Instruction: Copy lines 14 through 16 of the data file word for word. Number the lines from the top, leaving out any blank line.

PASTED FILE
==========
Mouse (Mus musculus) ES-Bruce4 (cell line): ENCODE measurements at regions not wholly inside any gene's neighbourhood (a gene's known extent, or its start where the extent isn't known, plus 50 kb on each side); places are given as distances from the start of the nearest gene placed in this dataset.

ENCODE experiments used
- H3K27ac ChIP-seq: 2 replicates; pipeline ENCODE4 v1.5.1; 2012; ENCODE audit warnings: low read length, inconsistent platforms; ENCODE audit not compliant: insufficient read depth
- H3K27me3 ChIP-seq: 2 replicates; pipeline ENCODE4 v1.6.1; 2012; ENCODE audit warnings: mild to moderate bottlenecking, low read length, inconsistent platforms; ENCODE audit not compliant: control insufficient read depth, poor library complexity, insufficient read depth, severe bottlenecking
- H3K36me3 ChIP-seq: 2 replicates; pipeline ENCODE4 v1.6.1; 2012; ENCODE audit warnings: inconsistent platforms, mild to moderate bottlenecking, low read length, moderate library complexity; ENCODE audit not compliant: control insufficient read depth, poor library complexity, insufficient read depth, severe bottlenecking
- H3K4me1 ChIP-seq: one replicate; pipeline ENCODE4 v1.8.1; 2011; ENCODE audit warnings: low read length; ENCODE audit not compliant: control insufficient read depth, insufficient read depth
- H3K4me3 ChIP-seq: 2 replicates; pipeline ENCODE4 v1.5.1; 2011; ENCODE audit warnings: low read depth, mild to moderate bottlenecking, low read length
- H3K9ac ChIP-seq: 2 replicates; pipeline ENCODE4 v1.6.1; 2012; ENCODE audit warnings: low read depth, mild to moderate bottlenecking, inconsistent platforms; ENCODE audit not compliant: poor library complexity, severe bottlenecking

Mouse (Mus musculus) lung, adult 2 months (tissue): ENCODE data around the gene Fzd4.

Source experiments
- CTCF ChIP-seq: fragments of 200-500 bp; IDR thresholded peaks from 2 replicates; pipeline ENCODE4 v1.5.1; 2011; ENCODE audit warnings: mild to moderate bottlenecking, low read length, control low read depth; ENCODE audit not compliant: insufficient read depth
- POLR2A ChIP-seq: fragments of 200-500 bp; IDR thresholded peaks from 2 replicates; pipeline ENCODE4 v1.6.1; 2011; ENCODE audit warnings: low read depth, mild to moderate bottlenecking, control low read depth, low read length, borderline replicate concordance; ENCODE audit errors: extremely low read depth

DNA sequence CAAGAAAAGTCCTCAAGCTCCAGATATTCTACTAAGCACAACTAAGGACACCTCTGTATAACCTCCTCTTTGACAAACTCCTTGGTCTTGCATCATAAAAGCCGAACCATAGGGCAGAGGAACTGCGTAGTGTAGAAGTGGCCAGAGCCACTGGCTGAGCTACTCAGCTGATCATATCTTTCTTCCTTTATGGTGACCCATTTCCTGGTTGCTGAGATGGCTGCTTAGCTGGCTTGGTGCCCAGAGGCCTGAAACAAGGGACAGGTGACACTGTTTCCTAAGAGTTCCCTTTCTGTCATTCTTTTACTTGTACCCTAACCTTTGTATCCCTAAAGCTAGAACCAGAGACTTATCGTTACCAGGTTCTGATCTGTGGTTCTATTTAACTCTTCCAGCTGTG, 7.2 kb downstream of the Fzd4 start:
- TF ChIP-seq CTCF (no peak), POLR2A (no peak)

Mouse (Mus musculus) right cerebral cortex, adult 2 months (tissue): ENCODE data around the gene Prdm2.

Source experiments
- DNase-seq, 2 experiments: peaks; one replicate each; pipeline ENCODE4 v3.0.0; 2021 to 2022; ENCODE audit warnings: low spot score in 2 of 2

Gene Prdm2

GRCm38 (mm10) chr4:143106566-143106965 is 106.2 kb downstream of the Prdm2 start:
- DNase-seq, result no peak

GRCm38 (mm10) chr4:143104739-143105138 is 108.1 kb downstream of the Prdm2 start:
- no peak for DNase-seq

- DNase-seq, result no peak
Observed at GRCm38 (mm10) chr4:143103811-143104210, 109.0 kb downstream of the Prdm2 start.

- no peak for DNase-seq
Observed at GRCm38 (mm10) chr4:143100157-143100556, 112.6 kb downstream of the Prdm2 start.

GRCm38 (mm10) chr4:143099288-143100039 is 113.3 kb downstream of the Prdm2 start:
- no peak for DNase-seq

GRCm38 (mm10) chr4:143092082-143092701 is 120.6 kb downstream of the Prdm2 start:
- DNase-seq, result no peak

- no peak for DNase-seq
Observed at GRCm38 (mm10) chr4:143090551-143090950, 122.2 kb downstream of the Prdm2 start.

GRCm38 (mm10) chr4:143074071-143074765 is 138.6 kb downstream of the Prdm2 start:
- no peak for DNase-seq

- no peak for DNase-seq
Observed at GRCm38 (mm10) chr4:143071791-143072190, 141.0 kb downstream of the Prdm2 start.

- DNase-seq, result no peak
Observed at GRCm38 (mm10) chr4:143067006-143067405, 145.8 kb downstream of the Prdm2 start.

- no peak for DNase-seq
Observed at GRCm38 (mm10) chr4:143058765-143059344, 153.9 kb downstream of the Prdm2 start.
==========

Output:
- TF ChIP-seq CTCF (no peak), POLR2A (no peak)

Mouse (Mus musculus) right cerebral cortex, adult 2 months (tissue): ENCODE data around the gene Prdm2.

Source experiments